Tour the home on Saturday the 14th and Sunday the 15th from Noon until 1:30 PM
Loveland, Ohio – The potential owner will renovate and occupy a home situated on land once owned by Lieutenant Colonel Thomas Paxton, a Revolutionary War veteran. The original White Pillars home was built by Paxton’s daughter and is now an iconic structure in the Loveland community. The White Pillars homestead is a historic treasure located prominently in the White Pillars subdivision.
This is a rare opportunity to renovate and enjoy a true piece of Loveland history. 6 fireplaces, vaulted kitchen addition, newer 3-car carriage house w/2nd flr. Some renovation already started on 1st flr with attention to period details. The 2nd floor requires complete restoration. The exterior must comply with historic guidelines. There is an application process for all buyers.
History of White Pillars
The property upon which the White Pillars homestead sits was first settled by Lieutenant Colonel Thomas Paxton (1739-1813). Paxton was a Scotch-Irish Presbyterian from Lancaster County, Pennsylvania. He commanded a company of Bedford County Rangers in the Second Battalion of the Bedford County Militia during the Revolutionary War and is reported to have served with General George Washington at Valley Forge. Paxton is also reported as leading the advanced guard of General Anthony Wayne’s forces during the Battle of Fallen Timbers in 1794.
Paxton emigrated to what would later become Loveland in 1795 on what is now White Pillars. Paxton had five children with his first wife, Isabelle (who died in 1780) and six with his second wife, Martha (1751- 1835).
Paxton built the first log cabin at what is now White Pillars. When he died in 1813, he was buried on what became a private Paxton family cemetery that still exists today and is maintained by his descendants. The cemetery is a short walk from this home and is also in the White Pillars subdivision.
Paxton’s daughter, Isabella, and son-in-law Captain John Ramsey built the first portion of what is now the White Pillars homestead in the 1830’s. Over the years, the house was added onto and sold several times. One of the subsequent owners supposedly married a woman of the South who missed the plantation homes of her childhood. To make her feel more at home up North, the house was appointed with five white Grecian columns; thus, the name White Pillars. During World War II, members of the DuPont family lived at the home while living in the Cincinnati area to assist with the conversion of industry for the war effort.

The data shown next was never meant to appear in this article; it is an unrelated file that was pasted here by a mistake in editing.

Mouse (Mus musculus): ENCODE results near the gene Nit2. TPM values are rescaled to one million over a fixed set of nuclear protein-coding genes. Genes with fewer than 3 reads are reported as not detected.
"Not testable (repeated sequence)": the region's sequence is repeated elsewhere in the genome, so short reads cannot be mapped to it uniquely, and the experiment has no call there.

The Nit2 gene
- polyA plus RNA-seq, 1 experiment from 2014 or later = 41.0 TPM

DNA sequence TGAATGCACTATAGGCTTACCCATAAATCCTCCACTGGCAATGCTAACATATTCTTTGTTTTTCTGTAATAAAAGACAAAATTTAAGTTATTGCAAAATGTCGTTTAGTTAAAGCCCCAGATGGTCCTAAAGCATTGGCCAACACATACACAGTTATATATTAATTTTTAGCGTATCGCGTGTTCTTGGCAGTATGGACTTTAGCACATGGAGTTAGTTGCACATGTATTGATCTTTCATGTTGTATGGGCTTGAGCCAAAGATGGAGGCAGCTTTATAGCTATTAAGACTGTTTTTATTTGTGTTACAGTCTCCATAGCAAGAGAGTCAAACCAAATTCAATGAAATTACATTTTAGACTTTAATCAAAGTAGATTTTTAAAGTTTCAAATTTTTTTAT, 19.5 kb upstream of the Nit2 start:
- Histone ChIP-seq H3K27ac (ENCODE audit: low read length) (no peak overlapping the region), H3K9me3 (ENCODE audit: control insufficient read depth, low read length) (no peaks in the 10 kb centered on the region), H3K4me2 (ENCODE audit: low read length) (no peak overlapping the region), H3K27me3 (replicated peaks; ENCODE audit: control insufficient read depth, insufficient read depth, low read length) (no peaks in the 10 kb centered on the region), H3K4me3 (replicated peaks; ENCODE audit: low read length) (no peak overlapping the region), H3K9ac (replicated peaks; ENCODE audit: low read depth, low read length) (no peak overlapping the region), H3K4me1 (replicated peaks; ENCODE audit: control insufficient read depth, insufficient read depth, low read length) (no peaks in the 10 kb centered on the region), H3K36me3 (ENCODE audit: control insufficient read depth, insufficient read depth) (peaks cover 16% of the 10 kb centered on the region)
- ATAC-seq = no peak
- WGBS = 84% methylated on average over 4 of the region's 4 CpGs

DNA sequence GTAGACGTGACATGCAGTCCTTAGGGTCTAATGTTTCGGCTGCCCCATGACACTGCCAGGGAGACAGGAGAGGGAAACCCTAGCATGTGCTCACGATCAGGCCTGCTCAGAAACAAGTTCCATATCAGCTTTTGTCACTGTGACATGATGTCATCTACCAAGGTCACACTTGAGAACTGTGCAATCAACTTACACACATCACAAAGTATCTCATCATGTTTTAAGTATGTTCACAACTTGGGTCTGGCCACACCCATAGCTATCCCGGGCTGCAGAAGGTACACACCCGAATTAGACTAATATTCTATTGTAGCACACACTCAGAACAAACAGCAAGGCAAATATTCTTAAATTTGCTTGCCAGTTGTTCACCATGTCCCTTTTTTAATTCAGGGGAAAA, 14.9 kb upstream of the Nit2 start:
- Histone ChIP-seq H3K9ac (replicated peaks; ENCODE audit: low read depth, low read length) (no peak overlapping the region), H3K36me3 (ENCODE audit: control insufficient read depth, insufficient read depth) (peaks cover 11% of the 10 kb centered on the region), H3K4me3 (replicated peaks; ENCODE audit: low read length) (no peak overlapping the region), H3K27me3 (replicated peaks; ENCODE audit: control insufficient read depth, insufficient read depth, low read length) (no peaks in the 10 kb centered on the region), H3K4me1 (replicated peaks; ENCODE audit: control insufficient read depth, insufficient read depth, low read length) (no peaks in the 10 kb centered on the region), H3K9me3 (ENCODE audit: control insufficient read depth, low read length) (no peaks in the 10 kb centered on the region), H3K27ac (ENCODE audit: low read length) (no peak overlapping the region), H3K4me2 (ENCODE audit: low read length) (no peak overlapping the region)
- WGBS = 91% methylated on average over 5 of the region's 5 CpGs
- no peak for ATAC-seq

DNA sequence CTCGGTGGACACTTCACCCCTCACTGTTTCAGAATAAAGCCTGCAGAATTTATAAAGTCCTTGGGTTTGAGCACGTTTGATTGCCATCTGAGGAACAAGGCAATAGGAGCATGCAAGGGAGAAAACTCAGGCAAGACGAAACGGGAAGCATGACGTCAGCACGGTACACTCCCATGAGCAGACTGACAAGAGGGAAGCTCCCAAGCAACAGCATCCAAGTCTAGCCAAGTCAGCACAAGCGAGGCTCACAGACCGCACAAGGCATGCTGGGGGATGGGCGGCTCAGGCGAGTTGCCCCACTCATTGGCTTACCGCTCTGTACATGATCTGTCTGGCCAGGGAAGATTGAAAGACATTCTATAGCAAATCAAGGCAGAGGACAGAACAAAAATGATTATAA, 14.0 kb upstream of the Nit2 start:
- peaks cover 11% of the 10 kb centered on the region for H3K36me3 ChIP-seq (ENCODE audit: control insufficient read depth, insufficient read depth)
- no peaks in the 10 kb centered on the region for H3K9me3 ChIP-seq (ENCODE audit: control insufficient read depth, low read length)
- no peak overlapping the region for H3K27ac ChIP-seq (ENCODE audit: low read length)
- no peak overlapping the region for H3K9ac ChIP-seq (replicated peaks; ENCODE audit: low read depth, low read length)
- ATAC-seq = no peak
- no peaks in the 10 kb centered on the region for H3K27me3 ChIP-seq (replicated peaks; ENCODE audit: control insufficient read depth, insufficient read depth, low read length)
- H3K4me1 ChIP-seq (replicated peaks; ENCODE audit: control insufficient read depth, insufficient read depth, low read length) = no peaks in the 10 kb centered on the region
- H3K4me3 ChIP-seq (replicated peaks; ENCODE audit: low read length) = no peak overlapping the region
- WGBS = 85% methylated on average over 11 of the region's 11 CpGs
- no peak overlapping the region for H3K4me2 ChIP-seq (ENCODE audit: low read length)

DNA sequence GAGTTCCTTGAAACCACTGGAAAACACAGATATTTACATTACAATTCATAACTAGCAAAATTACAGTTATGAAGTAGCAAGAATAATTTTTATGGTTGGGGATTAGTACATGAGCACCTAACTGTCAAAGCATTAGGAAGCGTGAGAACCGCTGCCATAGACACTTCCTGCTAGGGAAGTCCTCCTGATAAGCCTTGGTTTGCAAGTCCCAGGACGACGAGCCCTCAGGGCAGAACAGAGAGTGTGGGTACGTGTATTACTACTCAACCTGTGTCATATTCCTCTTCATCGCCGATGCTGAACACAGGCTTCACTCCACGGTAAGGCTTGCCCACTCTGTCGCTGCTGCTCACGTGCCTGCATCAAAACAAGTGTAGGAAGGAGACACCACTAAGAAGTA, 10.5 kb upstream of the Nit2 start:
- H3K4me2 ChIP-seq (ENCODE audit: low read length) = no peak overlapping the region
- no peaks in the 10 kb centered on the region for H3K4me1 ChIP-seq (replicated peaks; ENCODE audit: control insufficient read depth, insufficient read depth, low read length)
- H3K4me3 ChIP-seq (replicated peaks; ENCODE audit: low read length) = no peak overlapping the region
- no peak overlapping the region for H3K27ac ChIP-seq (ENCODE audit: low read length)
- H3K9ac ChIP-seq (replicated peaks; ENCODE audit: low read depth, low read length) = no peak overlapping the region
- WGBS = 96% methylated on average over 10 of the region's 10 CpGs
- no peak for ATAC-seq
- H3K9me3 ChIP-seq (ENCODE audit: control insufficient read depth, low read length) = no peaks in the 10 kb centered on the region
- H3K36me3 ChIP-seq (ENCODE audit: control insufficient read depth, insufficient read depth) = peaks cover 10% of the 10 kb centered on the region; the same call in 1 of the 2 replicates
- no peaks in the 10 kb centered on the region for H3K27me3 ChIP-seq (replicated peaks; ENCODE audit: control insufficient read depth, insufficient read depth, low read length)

In 1995, the City purchased White Pillars and the remaining 86 acres with the intention of building a commercial campus park around the home. After a number of zoning battles, the City eventually sold 70 acres to a residential developer who built high-end single-family homes and lifestyle townhomes. The White Pillars homestead was retained by the City of Loveland and is the centerpiece of the White Pillars community. The grounds around the home still have two to three acres, and the City retained other property along Bares Run for green space and riparian corridor preservation. Thus, the White Pillars homestead is now part of a premier and modern residential community.
When the City purchased the property in 1995, it agreed to maintain the home in perpetuity. In 2003, the City undertook an exterior renovation of the homestead. This involved replacing all windows, reroofing the house, connecting the property to water and sewer, removing a historically inappropriate kitchenette, tuckpointing the brick and repainting the house. Funds were not available for interior restoration, though improvements were made to the HVAC and furnace system.
At the same time, the City was undertaking the exterior restoration, City Council formed an advisory committee to determine the eventual use of the house. The initial plan was to make the home available for community events, weddings, and other similar functions. The plan at that time involved building a visitor center behind the house to provide accessible restroom facilities and necessary event space. The Committee recommended that private funds be raised for the interior restoration and the construction of the visitor center. Through 2007, no funds were ever secured for this plan.
In 2008, the City began to change direction and explore a resident curatorship. A number of meetings were held to discuss this and other possible uses for the property. The City recognized that the initial vision of making the homestead a historic attraction with a visitor center through private funds was not likely to succeed. In September of 2008, the White Pillars Advisory Committee recommended that the City should pursue a resident curatorship to restore and preserve the home.
In 2009, a curatorship was executed, and extensive work was completed on the first floor of the building including an addition to the structure and the construction of the Carriage House (detached garage). The work was not completed per the agreement and the dates outlined within the agreement were not met.
In 2019, Loveland City Council transferred the Homestead property to the Community Improvement Corporation (CIC) with the intent that the property be sold to a third party, who would renovate and occupy the structure as opposed to the City maintaining ownership as was the case with a curatorship agreement.